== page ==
But it can’t run on its own because consumers have reached the end of their ropes.
After three decades of flat wages during which almost all the gains of growth have gone to the very top, the middle class no longer has the buying power to keep the economy going. It can’t send more spouses into paid work, can’t work more hours, can’t borrow any more. All the coping mechanisms are exhausted.
Anyone who thinks China will get us out of this fix and make up for the shortfall in demand is blind to reality.
So what’s the answer? Reorganizing the economy to make sure the vast middle class has a larger share of its benefits. Remaking the basic bargain linking pay to per-capita productivity.
You can look at the recent housing boom and bust through this paradigm. As the point of exhaustion of profitable opportunities was reached the financial system started shifting more and more of the excess savings of the upper classes to the middle class through mortgages that were easier and easier to obtain (read sub-prime). This resulted in growing middle class demand for housing which in turn resulted in full employment through growing construction employment. The problem was that because the excess savings were shifted to the middle classes through the mechanism of loans the process could not continue indefinitely. When the middle class could no longer afford to increase their debt service the flow of money from the upper classes to the middle classes abruptly stopped and the recession started.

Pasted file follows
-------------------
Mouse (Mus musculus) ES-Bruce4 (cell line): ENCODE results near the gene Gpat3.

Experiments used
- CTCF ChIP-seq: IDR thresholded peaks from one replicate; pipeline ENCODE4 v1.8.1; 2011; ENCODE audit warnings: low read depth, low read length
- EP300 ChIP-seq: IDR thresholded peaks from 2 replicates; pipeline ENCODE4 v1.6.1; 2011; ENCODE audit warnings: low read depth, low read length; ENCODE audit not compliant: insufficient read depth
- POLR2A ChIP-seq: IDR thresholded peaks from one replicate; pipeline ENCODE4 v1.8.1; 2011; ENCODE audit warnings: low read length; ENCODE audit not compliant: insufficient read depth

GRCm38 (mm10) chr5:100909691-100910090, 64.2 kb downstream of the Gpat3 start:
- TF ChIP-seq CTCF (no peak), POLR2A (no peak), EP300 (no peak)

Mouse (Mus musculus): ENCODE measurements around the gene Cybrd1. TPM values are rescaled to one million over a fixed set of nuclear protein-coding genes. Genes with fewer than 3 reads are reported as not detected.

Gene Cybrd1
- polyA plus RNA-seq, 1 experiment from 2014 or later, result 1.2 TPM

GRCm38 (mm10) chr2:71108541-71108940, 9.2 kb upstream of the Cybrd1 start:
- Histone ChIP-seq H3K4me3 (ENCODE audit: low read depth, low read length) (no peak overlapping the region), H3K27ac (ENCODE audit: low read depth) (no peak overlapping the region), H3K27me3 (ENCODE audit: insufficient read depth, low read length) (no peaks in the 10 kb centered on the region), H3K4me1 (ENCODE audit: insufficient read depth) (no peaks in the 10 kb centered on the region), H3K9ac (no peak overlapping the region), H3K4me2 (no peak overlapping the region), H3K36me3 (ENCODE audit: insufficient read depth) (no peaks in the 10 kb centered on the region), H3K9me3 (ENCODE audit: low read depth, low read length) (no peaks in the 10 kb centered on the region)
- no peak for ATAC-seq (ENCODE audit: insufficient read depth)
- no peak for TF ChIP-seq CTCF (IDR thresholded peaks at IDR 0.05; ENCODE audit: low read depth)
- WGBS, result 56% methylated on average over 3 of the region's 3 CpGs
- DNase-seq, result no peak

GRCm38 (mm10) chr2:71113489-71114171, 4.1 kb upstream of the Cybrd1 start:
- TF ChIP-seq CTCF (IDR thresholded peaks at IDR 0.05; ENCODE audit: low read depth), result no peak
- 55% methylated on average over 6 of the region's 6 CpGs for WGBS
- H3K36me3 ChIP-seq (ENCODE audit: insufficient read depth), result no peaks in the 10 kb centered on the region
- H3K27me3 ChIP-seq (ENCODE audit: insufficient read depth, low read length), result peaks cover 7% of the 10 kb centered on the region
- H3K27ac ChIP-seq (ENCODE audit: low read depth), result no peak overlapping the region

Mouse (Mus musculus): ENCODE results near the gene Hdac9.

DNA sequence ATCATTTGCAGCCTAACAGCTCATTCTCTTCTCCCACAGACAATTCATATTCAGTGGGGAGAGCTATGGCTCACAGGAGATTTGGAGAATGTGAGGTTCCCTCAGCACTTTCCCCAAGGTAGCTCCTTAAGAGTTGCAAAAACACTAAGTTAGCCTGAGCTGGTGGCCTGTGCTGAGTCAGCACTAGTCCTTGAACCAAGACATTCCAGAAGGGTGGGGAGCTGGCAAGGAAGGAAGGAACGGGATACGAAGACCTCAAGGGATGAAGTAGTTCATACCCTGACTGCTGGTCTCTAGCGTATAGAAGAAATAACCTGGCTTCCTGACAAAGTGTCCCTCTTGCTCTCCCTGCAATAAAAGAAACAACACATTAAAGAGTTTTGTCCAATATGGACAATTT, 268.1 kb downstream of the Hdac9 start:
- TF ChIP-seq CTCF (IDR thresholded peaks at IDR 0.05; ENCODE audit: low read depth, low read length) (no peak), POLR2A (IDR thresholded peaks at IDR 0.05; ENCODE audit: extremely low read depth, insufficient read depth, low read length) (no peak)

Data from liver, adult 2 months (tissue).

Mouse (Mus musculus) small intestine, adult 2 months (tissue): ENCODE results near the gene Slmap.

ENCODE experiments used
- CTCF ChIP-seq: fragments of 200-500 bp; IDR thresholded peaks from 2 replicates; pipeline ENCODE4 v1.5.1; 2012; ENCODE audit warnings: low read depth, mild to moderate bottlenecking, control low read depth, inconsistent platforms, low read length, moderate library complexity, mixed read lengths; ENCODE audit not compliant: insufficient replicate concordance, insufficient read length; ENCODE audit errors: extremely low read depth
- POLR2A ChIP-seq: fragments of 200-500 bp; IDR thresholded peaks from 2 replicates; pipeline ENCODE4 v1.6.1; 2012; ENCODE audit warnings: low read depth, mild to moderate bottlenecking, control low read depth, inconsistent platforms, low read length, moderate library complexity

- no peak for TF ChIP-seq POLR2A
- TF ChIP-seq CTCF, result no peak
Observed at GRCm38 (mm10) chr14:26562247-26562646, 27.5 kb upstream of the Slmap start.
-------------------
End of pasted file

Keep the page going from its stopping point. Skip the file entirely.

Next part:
How to avoid this cycle? It seems to me that the key for steady economic growth is to ensure that every dollar of GDP growth gets more or less distributed evenly on a per capita basis, i.e. if GDP grows by $100 the top 10% income bracket should receive only $10, and the bottom 90% should receive $90. This way consumer demand will steadily grow as GDP grows and the reduced income of the upper brackets will mean that there is a healthy shortage of capital for investment so that every additional dollar of upper bracket income will get spent on profitable investments.
But how to do this? One obvious way would be to make taxes more progressive (raise taxes on the upper brackets and reduce taxes on the middle class) so that middle class disposable incomes and upper class disposable incomes grow at equal rates. Another way would be raise taxes on the upper brackets and increase government spending. Or we could keep taxes low and have the government borrow the excess savings of the upper brackets and then use deficit spending to support demand. Or we could devalue the dollar to make our industries competitive in the global market and increase demand for exports. Of course it is easy to find flaws with each of these approaches, but doing nothing will result in a perpetually stagnant economy.